In the news recently is a happy ending for Geraldine Sullivan, a resident of California who was reported missing and was found to be safe in Las Vegas, NV on Saturday.
Ms. Sullivan is an 80 year old woman who reportedly has dementia. She was to attend her high school reunion this past weekend, but never showed up at the gathering. Apparently she was unable to find the hotel, so she drove home and decided the weekend shouldn’t be wasted; she booked a flight to Las Vegas to have a good time.
Do you have a family member or close friend who suffers from dementia? Surely you are concerned about safety. What will you do to keep your loved one safe when he or she takes a notion to walk to their childhood home, to go back to a job he or she hasn’t had for a decade, to search for a pet who has been deceased for 20 years?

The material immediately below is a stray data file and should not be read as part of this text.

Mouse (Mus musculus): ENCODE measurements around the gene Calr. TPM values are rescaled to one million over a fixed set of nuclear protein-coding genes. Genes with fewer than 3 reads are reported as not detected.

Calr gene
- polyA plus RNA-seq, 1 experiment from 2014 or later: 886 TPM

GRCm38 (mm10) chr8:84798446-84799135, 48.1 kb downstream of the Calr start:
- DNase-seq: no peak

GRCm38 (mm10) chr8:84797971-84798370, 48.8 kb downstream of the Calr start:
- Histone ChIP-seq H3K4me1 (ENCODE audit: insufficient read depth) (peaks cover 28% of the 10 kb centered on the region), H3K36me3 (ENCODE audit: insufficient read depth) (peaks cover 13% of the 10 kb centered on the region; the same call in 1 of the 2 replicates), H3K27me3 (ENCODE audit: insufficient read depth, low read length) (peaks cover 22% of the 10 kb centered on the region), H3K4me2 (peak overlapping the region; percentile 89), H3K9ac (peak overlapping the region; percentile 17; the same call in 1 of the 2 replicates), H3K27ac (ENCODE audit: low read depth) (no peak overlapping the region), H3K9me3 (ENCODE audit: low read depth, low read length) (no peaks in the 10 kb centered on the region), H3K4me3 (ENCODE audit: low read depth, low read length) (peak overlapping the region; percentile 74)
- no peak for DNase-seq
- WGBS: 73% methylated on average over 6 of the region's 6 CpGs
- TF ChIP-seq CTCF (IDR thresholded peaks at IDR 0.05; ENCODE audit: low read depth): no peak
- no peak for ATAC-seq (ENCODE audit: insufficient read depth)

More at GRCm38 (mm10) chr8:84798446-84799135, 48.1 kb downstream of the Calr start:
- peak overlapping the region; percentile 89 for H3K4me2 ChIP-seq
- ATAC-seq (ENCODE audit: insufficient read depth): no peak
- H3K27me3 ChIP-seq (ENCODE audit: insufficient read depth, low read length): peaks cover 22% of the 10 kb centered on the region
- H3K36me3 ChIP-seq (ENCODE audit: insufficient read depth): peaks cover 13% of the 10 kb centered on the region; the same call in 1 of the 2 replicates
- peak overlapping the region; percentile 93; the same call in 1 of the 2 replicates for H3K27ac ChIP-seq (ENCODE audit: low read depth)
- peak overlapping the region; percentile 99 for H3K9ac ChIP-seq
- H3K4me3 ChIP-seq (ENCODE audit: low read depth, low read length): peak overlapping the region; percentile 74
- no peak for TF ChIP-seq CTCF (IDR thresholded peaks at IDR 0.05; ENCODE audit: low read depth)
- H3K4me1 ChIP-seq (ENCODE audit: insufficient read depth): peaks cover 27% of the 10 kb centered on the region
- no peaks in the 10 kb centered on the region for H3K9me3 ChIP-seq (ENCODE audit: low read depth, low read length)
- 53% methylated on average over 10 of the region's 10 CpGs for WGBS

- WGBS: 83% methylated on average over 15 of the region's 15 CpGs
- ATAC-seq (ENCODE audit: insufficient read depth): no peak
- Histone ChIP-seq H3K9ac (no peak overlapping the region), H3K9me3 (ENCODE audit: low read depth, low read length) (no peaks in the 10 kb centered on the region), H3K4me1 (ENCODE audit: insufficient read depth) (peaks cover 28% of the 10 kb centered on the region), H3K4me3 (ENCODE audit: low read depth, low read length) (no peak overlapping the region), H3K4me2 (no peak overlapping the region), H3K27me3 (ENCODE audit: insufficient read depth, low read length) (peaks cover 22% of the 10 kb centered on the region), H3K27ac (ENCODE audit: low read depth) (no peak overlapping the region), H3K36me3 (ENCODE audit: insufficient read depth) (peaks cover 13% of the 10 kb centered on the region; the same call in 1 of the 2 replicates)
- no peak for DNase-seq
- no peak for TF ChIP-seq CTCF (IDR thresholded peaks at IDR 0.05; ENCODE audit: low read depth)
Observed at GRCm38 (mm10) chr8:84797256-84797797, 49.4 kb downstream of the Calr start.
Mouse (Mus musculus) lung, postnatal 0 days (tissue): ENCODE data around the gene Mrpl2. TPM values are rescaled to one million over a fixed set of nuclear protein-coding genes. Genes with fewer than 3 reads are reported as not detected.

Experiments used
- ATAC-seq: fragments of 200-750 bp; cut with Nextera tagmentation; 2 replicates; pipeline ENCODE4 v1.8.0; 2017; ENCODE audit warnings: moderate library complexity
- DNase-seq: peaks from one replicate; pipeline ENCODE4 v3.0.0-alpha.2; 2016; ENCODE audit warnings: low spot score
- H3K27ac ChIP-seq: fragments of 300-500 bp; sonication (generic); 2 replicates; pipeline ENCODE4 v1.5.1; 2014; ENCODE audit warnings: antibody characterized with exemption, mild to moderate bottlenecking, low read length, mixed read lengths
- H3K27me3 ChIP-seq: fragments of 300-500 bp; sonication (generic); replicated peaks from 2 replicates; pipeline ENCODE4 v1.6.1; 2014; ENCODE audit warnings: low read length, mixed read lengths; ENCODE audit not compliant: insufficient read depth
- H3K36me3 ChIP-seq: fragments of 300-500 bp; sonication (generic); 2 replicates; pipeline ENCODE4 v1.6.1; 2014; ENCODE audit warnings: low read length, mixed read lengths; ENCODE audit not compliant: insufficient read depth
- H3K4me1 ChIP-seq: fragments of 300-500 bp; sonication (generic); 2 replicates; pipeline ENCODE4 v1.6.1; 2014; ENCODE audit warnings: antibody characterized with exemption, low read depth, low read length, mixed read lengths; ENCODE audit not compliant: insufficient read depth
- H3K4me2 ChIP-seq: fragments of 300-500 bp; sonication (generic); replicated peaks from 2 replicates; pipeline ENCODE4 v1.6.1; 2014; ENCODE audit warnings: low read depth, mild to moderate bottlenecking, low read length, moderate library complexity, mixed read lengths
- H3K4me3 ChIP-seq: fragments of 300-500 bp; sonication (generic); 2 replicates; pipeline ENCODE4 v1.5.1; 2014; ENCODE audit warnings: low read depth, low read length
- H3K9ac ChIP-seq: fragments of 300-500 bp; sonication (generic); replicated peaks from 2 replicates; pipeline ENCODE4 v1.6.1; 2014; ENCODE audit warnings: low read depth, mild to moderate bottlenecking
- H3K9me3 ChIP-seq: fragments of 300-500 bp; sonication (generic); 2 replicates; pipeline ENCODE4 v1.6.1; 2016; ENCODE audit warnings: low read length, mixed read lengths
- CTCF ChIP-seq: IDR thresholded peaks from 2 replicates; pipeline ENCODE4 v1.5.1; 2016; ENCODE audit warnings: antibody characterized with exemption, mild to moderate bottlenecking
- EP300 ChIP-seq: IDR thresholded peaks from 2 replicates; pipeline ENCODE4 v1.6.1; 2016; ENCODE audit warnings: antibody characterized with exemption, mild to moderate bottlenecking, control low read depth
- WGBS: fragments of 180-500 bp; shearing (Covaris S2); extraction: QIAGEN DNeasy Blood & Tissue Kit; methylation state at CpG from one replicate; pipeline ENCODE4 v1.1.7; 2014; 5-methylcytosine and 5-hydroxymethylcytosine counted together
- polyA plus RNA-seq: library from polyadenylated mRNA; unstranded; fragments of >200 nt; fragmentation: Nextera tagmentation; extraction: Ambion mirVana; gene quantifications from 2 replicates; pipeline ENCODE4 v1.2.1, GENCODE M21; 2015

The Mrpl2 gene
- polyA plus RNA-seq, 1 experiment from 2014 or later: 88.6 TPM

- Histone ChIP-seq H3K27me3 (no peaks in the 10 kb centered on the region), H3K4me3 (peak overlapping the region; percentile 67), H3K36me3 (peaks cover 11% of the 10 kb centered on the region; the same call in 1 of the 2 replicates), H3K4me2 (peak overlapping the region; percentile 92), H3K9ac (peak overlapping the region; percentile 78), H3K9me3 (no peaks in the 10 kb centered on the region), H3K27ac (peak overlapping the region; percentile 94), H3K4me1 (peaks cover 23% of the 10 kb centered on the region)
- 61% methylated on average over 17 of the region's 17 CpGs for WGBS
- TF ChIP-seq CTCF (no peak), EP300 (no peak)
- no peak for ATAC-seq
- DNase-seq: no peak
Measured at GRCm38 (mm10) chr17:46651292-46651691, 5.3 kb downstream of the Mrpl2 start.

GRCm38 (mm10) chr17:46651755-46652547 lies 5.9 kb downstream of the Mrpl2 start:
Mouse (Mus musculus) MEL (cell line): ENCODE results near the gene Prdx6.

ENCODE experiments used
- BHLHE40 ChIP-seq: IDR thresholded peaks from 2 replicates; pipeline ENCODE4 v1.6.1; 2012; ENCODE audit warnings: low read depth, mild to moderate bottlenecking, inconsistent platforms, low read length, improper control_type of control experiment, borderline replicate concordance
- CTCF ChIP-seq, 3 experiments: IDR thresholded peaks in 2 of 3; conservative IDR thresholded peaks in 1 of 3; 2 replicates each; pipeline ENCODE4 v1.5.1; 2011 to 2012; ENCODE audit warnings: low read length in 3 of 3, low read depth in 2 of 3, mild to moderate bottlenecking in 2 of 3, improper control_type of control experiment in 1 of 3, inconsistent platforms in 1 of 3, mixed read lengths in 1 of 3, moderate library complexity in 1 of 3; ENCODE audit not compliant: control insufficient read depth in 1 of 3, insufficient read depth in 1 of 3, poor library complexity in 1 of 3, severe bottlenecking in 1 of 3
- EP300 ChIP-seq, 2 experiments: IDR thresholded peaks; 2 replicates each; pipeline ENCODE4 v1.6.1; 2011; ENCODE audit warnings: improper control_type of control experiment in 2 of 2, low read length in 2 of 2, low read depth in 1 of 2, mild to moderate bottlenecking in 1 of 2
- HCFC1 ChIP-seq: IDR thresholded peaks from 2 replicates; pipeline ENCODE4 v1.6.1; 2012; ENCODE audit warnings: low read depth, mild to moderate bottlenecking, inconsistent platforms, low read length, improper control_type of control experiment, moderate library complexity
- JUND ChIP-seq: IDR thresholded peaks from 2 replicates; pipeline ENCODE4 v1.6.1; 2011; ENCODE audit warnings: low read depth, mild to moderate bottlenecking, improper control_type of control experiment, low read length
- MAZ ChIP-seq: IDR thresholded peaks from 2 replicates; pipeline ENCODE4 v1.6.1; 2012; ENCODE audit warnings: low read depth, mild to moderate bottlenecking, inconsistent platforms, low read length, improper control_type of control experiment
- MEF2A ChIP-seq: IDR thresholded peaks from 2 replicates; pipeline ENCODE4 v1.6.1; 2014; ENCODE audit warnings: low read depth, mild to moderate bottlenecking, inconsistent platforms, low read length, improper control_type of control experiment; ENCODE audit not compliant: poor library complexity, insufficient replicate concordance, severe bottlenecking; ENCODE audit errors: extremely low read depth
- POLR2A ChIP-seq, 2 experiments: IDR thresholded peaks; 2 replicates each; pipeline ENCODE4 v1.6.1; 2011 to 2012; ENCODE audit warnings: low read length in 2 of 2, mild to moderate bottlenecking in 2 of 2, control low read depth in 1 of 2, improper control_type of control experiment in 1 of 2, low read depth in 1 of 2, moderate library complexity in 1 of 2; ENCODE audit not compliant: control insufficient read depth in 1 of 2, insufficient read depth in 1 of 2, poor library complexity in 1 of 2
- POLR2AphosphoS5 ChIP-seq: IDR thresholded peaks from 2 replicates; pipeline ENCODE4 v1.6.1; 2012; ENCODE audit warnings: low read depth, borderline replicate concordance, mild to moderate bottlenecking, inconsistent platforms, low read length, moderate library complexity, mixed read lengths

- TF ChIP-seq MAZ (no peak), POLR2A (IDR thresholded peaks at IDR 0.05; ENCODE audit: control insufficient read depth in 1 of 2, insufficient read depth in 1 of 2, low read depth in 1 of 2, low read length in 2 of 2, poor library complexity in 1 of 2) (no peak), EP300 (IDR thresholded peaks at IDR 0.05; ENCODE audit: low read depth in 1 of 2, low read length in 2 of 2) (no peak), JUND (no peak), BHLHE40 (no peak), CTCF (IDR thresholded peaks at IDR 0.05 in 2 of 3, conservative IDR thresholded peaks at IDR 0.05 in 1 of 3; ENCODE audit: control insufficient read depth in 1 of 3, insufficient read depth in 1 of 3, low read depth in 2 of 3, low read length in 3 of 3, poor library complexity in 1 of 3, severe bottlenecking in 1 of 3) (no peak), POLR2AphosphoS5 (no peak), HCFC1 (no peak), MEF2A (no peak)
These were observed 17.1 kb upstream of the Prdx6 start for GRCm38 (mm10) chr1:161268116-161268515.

Experts sympathize with the enormity of this task. Laura N. Gitlin, professor of community public health and director for the Center for Innovative Care in Aging at Johns Hopkins University states, “You are on on your own to figure out what is needed and how to put a plan together in a meaningful way. It is a huge challenge.”
No doubt you agree with professor Gitlin. Happily, there is a wonderful resource available beginning in the month of October: a free online course conducted by Nancy Hodgson, PhD, RN and Laura Gitlin, PhD of Johns Hopkins University. The course is 5 weeks long and requires 3-5 hours of study per week. It provides an overview of Alzheimer’s Disease and related dementias and the impact on quality-of-life issues for individuals with dementia and their families.
In this ever-growing challenge of dementia care, families and friends need all the education and support they can find. We hope the links provided will be helpful for you as you continue in your journey of providing excellent care.